The Sixth Commandment

Exodus 20:13

Alan Lewis
Elon, North Carolina
October 2016

“You shall not murder”

Our topic today is one of the most famous of the Ten Commandments.  Everyone knows this one.  It is one of the shortest of the Ten Commandments.  It is only four words in English (“You shall not murder”).  Today, we want to look at four little words.  They are powerful words.  In some bibles the verse is only three words (“Do not murder”).  It is only two words in Hebrew (“No Murder”).  We are going to spend time talking about those two words today.

We live in a day in which life is cheap.  It has little value in the eyes of many people.  This commandment teaches that life is sacred. No human life is worthless.  It all has value in God’s eyes. Your life has value and the lives of other people have value as well.  Human life matters, not just black lives but all lives matter.  When you tell that to people in the black lives matter movement, they get angry but it is true. Jesus died for everybody.

Murder is one of the worst sins that you can commit.  Hands that shed innocent blood are one of the things that God HATES (Proverbs 6:16-17). Murder is not just a crime against society; it is a crime against God.  The Bible teaches that everyone is created in the image of God.

God has stamped His image on man.  When we kill someone, we kill that image.  An attack on man is an attack on God. Genesis 9:6 says, “Whoever sheds human blood, by humans shall their blood be shed; for in the image of God has God made mankind.”  When we commit murder, we play God.  We decide who lives and who dies.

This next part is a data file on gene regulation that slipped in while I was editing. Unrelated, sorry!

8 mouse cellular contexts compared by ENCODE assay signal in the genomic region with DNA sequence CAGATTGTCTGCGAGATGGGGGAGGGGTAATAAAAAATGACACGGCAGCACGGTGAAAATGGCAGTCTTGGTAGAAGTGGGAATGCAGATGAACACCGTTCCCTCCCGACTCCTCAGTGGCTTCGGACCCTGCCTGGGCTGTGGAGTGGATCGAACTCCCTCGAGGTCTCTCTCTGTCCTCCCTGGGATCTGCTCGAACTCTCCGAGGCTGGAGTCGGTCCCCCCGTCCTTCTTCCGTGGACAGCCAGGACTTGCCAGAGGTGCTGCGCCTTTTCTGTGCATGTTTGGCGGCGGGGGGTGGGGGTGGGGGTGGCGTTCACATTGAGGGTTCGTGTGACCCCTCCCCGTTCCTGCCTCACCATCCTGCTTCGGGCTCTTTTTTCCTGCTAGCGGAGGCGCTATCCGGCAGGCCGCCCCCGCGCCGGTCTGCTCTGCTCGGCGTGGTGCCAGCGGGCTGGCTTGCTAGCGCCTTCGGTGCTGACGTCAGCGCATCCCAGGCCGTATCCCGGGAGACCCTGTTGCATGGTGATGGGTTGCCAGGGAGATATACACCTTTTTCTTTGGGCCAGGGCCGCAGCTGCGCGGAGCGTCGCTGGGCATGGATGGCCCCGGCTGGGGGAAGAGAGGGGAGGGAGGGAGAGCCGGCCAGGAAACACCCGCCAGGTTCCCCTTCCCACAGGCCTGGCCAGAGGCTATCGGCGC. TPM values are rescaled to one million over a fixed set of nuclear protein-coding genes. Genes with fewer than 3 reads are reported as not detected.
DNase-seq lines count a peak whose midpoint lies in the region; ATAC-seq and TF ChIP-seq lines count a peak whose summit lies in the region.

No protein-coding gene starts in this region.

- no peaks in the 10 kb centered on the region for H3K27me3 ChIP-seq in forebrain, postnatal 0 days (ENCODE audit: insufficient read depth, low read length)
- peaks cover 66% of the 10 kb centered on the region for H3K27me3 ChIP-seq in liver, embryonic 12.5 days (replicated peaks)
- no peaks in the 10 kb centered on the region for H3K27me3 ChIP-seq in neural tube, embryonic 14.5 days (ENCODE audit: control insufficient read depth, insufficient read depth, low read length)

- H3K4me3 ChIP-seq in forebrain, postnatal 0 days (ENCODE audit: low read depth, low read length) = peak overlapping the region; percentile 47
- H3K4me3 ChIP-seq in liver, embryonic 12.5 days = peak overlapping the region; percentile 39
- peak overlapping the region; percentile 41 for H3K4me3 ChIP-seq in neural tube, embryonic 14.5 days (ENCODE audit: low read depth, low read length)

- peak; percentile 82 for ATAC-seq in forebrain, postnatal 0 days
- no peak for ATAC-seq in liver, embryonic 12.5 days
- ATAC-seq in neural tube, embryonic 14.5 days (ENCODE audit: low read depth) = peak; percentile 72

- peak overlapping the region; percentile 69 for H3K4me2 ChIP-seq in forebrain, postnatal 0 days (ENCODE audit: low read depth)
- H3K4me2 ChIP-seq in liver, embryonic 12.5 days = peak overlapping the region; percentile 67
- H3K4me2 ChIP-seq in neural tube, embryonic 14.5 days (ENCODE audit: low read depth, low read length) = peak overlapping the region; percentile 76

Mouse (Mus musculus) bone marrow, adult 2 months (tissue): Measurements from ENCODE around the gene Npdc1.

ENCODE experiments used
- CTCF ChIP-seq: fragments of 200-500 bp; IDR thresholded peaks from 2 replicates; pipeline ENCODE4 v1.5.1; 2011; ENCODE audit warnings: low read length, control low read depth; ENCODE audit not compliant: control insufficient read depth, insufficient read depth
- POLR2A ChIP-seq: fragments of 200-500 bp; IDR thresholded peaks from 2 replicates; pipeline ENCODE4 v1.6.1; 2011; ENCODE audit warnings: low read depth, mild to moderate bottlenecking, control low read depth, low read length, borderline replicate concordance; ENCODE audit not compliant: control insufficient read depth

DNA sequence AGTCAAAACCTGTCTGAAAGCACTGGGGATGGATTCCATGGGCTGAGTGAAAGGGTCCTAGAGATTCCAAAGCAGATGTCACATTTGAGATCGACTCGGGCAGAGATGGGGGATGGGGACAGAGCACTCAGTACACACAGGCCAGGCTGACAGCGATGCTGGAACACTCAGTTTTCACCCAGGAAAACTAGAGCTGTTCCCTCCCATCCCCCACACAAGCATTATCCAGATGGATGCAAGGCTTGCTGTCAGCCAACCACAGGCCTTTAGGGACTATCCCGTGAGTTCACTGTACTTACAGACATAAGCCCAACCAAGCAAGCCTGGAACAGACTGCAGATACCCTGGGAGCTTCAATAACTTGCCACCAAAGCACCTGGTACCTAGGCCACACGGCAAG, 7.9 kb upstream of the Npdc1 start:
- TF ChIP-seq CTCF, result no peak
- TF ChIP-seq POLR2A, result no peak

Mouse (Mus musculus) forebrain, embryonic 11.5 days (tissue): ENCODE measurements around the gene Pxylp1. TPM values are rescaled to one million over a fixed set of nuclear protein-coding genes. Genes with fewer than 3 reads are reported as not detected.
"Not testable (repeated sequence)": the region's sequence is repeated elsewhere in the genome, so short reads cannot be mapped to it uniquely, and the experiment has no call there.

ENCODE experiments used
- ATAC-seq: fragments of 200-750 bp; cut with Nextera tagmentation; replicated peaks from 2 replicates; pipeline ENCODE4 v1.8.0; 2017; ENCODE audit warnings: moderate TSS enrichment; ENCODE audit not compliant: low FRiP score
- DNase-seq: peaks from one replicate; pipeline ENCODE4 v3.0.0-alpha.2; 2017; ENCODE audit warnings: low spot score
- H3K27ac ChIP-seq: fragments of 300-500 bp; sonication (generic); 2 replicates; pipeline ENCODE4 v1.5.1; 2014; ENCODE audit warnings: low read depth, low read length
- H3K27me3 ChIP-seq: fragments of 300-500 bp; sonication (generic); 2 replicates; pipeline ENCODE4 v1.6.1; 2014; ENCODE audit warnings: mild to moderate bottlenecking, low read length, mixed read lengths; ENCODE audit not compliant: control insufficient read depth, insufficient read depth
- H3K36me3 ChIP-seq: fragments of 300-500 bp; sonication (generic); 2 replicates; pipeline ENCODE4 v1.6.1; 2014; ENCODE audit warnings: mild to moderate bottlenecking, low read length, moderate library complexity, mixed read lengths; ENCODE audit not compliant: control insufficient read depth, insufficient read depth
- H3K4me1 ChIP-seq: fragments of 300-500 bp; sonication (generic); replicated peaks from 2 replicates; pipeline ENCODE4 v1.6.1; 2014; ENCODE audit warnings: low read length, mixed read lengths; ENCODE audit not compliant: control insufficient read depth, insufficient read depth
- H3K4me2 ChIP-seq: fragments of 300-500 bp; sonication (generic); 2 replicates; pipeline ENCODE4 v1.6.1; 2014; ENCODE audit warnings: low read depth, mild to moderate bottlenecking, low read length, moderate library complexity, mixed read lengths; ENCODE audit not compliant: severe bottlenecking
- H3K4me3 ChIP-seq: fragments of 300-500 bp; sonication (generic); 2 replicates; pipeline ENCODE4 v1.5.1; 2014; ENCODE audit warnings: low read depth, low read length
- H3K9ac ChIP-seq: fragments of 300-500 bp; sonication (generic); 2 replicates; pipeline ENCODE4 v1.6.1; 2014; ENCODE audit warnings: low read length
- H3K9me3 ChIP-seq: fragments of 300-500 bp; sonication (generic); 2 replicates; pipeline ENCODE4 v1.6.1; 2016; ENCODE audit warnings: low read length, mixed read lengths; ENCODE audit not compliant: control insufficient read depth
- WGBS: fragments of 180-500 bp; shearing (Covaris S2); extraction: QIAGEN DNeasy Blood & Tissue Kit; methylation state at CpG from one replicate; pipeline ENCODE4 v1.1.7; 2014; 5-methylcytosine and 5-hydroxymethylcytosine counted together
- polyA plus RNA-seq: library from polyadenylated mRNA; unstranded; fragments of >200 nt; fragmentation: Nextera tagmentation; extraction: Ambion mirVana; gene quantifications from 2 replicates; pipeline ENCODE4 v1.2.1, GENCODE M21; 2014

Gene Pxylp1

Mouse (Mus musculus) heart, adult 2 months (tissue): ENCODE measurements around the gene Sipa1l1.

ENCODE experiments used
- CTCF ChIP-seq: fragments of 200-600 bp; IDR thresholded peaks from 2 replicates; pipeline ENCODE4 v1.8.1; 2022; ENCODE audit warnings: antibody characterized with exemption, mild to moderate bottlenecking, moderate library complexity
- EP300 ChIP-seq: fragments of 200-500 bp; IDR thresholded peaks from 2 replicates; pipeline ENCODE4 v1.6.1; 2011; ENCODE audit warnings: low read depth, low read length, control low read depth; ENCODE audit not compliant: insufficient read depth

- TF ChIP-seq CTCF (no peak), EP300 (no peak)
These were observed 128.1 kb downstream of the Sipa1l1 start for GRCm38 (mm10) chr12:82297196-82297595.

God is the one who gives life and He is the only one who has a right to take life.  God sometimes gives people the right to take a human life (e.g., capital punishment) but we do not have the right to do that one our own.  Today, we want to look and see what the OT said about this command.  We also want to look and see what the NT says about this command.  What did John and Paul say about the Sixth commandment?  What did Jesus say about this commandment?

This is a command that is very relevant today.  Murder is found in every culture and people. It is as old as humanity itself.  The first child born on the planet was a murderer.  The first child that Adam and Eve had was Cain.

Cain, not only committed murder, he murdered a sibling.  He murdered his own brother.  That explains why mankind is so violent.  We have violence in our blood.  Murder goes all the way back to the first baby ever born.  Murder on this planet started with Cain and now it has spread to every nation, culture and race

We live in an extremely violent world.  We live in a culture of violence.  Before the Flood “the earth was filled with violence” (Genesis 6:11) and it is filled with violence today.  We live in a culture of death.  Now murder has always taken place.  It was violent but we live in a day that is different from any other period in history.  There are three differences.

Murder Today

1) Murder today targets the weak and helpless members of society

The most innocent of victims are targeted today. That is what suicide bombers do.  They inflict the greatest amount of damage to complete strangers who have no way to defend themselves.  A disturbed individual did the same thing when he walked into a movie theater and began shooting at random.

At Sandy Hook, we saw something similar.  A deranged psychopath walked into an elementary school and began shooting a bunch of kindergartners.  You can’t get much more evil than that.  Abortion also kills the most helpless and defenseless members of society, unborn babies.  They are in the one place you think would be safe and protected but not in America.

2) Murder today often involves large groups of people

The 20th century has been called the “century of genocide”.  Zbigniew Brzezinski was the National Security Advisor for Jimmy Carter administration.  He once made the comment that four humans alone accounted for the deaths of one hundred seventy five million people – Hitler, Stalin, Mao, Lenin.[1]  We have killed more people than at any other time in history.  Not just atrocities but mass atrocities.  We have mass murderers who have tried to kill entire races of people. Terrorists use planes or explosives to kill as many people as possible and to cause maximum damage.